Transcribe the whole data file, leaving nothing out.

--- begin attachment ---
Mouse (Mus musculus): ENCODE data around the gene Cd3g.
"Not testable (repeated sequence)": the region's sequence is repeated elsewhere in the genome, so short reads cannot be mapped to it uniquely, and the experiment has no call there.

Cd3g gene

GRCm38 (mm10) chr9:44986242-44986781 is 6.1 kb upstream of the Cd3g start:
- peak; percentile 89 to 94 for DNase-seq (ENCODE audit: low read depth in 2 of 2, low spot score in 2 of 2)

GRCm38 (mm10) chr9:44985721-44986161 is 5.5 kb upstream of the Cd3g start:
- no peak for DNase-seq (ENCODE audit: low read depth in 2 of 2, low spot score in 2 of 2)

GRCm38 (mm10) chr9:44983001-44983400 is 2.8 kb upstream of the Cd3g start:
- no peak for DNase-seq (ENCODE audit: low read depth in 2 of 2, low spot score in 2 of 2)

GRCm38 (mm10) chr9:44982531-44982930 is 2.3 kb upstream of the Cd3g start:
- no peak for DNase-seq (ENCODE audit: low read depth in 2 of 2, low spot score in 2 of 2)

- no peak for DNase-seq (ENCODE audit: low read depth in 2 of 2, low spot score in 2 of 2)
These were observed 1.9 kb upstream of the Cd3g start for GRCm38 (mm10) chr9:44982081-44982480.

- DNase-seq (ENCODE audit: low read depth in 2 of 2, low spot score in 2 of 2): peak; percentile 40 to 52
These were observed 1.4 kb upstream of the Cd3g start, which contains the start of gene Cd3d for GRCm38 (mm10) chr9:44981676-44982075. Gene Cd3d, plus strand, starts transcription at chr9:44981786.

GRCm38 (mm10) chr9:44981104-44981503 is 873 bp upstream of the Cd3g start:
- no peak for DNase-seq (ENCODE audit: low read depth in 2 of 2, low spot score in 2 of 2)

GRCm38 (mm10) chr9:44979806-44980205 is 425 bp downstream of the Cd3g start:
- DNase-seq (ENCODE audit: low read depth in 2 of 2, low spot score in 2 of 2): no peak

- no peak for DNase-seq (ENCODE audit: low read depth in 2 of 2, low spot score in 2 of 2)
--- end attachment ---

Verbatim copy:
Mouse (Mus musculus): ENCODE data around the gene Cd3g.
"Not testable (repeated sequence)": the region's sequence is repeated elsewhere in the genome, so short reads cannot be mapped to it uniquely, and the experiment has no call there.

Cd3g gene

GRCm38 (mm10) chr9:44986242-44986781 is 6.1 kb upstream of the Cd3g start:
- peak; percentile 89 to 94 for DNase-seq (ENCODE audit: low read depth in 2 of 2, low spot score in 2 of 2)

GRCm38 (mm10) chr9:44985721-44986161 is 5.5 kb upstream of the Cd3g start:
- no peak for DNase-seq (ENCODE audit: low read depth in 2 of 2, low spot score in 2 of 2)

GRCm38 (mm10) chr9:44983001-44983400 is 2.8 kb upstream of the Cd3g start:
- no peak for DNase-seq (ENCODE audit: low read depth in 2 of 2, low spot score in 2 of 2)

GRCm38 (mm10) chr9:44982531-44982930 is 2.3 kb upstream of the Cd3g start:
- no peak for DNase-seq (ENCODE audit: low read depth in 2 of 2, low spot score in 2 of 2)

- no peak for DNase-seq (ENCODE audit: low read depth in 2 of 2, low spot score in 2 of 2)
These were observed 1.9 kb upstream of the Cd3g start for GRCm38 (mm10) chr9:44982081-44982480.

- DNase-seq (ENCODE audit: low read depth in 2 of 2, low spot score in 2 of 2): peak; percentile 40 to 52
These were observed 1.4 kb upstream of the Cd3g start, which contains the start of gene Cd3d for GRCm38 (mm10) chr9:44981676-44982075. Gene Cd3d, plus strand, starts transcription at chr9:44981786.

GRCm38 (mm10) chr9:44981104-44981503 is 873 bp upstream of the Cd3g start:
- no peak for DNase-seq (ENCODE audit: low read depth in 2 of 2, low spot score in 2 of 2)

GRCm38 (mm10) chr9:44979806-44980205 is 425 bp downstream of the Cd3g start:
- DNase-seq (ENCODE audit: low read depth in 2 of 2, low spot score in 2 of 2): no peak

- no peak for DNase-seq (ENCODE audit: low read depth in 2 of 2, low spot score in 2 of 2)